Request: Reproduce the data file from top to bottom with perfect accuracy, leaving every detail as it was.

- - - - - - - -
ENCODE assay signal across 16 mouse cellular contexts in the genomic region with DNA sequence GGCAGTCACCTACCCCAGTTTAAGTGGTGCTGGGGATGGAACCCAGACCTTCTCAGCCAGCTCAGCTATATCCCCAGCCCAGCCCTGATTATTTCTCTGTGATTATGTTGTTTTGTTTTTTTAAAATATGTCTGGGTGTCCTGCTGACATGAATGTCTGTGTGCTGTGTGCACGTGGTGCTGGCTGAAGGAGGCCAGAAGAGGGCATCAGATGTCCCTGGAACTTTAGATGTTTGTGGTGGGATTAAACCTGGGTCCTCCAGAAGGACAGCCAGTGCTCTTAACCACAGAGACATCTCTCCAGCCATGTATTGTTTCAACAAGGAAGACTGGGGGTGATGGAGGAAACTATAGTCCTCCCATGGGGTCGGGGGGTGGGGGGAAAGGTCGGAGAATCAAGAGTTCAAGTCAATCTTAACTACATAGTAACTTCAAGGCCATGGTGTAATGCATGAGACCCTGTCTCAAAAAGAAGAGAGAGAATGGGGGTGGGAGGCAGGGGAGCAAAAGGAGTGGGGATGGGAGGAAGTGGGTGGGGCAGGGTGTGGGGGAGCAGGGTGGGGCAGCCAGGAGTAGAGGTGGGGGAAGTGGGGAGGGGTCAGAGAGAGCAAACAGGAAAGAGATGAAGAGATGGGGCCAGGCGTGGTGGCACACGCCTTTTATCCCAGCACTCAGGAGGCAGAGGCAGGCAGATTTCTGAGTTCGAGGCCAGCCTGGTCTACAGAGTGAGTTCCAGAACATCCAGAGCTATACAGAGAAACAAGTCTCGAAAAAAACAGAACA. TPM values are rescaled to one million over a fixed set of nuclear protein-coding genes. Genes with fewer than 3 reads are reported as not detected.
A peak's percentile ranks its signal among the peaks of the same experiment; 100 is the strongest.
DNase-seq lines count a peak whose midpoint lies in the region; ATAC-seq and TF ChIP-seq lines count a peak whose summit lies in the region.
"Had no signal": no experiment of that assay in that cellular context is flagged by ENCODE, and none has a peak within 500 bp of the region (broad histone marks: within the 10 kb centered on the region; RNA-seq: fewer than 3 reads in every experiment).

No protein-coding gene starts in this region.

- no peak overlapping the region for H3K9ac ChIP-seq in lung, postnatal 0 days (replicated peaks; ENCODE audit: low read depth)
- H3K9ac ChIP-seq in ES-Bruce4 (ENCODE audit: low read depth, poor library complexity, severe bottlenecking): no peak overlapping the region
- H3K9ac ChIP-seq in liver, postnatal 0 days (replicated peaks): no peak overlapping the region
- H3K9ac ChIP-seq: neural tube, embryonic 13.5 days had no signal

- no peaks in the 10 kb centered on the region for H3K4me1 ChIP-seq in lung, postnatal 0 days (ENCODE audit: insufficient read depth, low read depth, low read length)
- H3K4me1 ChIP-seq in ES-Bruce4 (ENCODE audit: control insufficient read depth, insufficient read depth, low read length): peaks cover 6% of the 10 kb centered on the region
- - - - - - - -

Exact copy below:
ENCODE assay signal across 16 mouse cellular contexts in the genomic region with DNA sequence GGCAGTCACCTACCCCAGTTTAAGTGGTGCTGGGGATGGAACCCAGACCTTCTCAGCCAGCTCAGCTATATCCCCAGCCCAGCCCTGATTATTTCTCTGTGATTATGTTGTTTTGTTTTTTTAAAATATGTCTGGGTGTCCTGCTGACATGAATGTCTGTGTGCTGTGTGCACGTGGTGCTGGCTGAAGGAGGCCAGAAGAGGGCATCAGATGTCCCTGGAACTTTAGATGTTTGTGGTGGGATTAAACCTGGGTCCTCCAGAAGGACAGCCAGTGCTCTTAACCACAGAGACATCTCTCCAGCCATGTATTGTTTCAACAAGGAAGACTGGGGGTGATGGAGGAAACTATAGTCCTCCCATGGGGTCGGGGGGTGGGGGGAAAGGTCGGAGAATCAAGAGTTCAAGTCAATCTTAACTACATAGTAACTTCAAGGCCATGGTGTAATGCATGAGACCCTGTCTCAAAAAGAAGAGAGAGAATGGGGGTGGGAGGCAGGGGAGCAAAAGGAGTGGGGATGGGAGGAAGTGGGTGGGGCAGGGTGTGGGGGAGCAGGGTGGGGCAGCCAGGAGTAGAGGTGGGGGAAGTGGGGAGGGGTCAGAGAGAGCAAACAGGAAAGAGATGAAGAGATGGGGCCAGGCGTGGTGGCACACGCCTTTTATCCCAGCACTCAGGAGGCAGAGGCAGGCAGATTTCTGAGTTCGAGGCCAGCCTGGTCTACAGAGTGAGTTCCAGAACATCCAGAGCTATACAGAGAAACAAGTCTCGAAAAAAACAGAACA. TPM values are rescaled to one million over a fixed set of nuclear protein-coding genes. Genes with fewer than 3 reads are reported as not detected.
A peak's percentile ranks its signal among the peaks of the same experiment; 100 is the strongest.
DNase-seq lines count a peak whose midpoint lies in the region; ATAC-seq and TF ChIP-seq lines count a peak whose summit lies in the region.
"Had no signal": no experiment of that assay in that cellular context is flagged by ENCODE, and none has a peak within 500 bp of the region (broad histone marks: within the 10 kb centered on the region; RNA-seq: fewer than 3 reads in every experiment).

No protein-coding gene starts in this region.

- no peak overlapping the region for H3K9ac ChIP-seq in lung, postnatal 0 days (replicated peaks; ENCODE audit: low read depth)
- H3K9ac ChIP-seq in ES-Bruce4 (ENCODE audit: low read depth, poor library complexity, severe bottlenecking): no peak overlapping the region
- H3K9ac ChIP-seq in liver, postnatal 0 days (replicated peaks): no peak overlapping the region
- H3K9ac ChIP-seq: neural tube, embryonic 13.5 days had no signal

- no peaks in the 10 kb centered on the region for H3K4me1 ChIP-seq in lung, postnatal 0 days (ENCODE audit: insufficient read depth, low read depth, low read length)
- H3K4me1 ChIP-seq in ES-Bruce4 (ENCODE audit: control insufficient read depth, insufficient read depth, low read length): peaks cover 6% of the 10 kb centered on the region